leadership Lessons from Confucius: learning without thinking

learning without thinking

子曰:「學而不思則罔,思而不學則殆。」
The Master said: “Learning without thinking leads to perplexity. Thinking without learning leads to trouble.”

We live at a time when knowledge has never been more abundant or accessible to everyone. With a few taps on the screen of our phone or a few clicks of our mouse, we can find out just about any information that we require.

As technologies like AI, AR, and VR rapidly mature, learning will become even easier and more engaging in the future. Rather than just reading text or looking at pictures or videos to learn what life was like in Confucius’s lifetime, we will be able explore immersive worlds that take us deeper and deeper into the history, society, philosophy, and geography of Warring-States China.

However, the more information we consume, the more we need to be able to build up the ability not only to understand it but also to distinguish whether it is real or fake and sort out the wheat from the chaff.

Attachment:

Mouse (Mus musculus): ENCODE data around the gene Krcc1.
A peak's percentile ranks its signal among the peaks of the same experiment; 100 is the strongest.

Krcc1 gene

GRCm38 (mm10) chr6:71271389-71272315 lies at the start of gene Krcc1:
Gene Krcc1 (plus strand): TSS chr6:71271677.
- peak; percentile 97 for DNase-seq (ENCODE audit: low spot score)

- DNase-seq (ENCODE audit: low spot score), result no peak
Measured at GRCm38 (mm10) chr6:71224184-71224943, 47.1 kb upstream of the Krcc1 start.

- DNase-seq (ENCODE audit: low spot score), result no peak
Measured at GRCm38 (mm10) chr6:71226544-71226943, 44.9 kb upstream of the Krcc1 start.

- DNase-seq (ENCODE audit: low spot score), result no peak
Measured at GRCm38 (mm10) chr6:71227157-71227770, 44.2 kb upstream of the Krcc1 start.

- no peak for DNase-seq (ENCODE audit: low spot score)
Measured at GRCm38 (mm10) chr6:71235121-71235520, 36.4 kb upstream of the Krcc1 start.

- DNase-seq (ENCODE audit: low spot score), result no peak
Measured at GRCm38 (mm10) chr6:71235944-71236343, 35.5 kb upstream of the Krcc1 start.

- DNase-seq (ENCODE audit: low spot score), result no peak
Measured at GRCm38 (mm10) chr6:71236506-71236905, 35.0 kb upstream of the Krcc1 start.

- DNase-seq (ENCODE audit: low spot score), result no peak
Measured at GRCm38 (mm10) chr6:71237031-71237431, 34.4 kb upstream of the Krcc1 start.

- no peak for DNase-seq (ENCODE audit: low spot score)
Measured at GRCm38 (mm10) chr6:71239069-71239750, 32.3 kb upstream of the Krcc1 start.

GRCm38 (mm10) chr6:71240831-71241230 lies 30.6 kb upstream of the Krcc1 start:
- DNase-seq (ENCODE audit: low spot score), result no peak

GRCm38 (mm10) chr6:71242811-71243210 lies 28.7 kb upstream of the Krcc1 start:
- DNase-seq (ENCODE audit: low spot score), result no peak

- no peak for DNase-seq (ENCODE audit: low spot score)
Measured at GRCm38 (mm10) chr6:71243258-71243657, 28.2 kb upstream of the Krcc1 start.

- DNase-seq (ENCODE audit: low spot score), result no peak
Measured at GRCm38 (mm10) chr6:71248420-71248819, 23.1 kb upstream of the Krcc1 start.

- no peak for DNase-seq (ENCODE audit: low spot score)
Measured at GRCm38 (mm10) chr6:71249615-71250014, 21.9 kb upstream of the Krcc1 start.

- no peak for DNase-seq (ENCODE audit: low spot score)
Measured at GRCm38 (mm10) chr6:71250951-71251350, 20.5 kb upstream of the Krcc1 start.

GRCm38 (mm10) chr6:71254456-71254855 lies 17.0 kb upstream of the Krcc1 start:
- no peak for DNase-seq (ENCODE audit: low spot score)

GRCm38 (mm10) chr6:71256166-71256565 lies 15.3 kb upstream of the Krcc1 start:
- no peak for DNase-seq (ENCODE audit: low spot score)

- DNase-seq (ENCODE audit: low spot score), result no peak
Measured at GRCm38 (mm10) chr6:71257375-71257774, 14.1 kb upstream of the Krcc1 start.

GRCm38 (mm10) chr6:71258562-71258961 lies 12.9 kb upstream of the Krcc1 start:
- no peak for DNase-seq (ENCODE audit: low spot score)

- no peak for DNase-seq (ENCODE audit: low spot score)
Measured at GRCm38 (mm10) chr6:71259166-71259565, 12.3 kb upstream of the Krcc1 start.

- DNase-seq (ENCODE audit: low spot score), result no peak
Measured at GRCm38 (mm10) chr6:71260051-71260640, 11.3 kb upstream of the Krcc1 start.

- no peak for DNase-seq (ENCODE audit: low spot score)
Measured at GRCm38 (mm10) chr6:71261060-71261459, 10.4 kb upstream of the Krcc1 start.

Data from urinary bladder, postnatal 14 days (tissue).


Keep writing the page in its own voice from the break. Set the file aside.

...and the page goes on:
In other words, as Confucius points out here, a balance between learning and thinking is required. Rather than keeping our eyes glued to our screens all day because we’re afraid of missing something important, we have to take time out to reflect on all the information that is flooding into our brains and place it in a relevant context so that we can apply it to the work we are doing.

There’s no magical formula for achieving this balance. It requires being very strict with yourself about how you allocate your time and what you focus your energies and attention on. Perhaps the best place to start is to track how you actually spend your days (as opposed to how you think you spend them) and then draw out a schedule in which you carve out various blocks for your most critical tasks – including of course for thinking.

Another idea is simply to turn your phone off for a few hours in the evening before you go to bed so that you can rest your head from the constant bombardment of information. Easier said than done I know, but at the very least you’ll get a much better night’s sleep and wake up more refreshed in the morning.

Notes

This article features a translation of Chapter 15 of Book 2 of The Analects of Confucius. You can read my full translation of Book 2 here.

Another image of the Temple of Yan Hui in Qufu. I can’t recommend this place enough. You can read more about it here.

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